THROMBOELASTOGRAPHY (TEG)
General Principle
• A small ...
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Description

THROMBOELASTOGRAPHY (TEG)

General Principle

• A small cuvette is rotated to simulate sluggish venous flow and stimulate clot formation.

• The resistance to rotation due to the mass of the clot is measured, which allows the kinetics of clot formation to be assessed.

• This provides information about clot formation and breakdown, and also reflects problems with coagulation cascade and platelet function.

• This is displayed graphically as time (min) versus thromboelasticity (in mm).

Explaining the numbers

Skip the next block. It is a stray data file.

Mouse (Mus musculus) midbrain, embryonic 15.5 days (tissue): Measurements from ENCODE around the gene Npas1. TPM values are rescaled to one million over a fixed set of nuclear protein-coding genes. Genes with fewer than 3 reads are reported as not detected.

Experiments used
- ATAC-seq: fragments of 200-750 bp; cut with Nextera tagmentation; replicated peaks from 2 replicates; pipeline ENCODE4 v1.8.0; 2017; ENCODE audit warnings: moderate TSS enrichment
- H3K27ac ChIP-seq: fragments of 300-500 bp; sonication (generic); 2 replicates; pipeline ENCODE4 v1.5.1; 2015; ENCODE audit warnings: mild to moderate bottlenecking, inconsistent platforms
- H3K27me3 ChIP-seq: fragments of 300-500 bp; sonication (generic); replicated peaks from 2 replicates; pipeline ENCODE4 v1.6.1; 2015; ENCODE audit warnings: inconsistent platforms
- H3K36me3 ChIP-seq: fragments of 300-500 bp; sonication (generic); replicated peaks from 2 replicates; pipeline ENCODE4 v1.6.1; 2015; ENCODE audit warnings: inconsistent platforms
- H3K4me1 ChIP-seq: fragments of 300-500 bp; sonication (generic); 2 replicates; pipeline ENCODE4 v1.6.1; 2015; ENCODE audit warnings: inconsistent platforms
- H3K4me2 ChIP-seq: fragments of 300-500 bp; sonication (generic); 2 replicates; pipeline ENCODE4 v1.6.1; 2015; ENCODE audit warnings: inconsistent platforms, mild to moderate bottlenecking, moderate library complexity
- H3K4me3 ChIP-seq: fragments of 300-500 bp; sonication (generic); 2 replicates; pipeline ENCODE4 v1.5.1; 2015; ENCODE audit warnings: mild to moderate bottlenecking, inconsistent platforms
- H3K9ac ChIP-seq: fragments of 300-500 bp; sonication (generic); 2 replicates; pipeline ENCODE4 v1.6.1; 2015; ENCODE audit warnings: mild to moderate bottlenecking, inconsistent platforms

• R - reaction time - latency until clot formation begins as defined by an amplitude of 2 mm

• K - K value - time from the end of R until the clot reaches 20mm – reflects speed of initial clot formation

• α - alpha angle - the angle tangent to the curve at K

• MA - maximum amplitude - reflects total clot strength

• Lysis time (LY30) - % lysis after 30 min - reflects the fibrinolysis stage of clot development



Nick Mark MD @nickmmark



#TEG #Thromboelastogram #Thromboelastography #Diagnosis #Management #CriticalCare #Hematology #Interpretation
Contributed by

Dr. Gerald Diaz
@GeraldMD
Board Certified Internal Medicine Hospitalist, GrepMed Editor in Chief 🇵🇭 🇺🇸 - Sign up for an account to like, bookmark and upload images to contribute to our community platform. Follow us on IG:  https://www.instagram.com/grepmed/ | Twitter: https://twitter.com/grepmeded/
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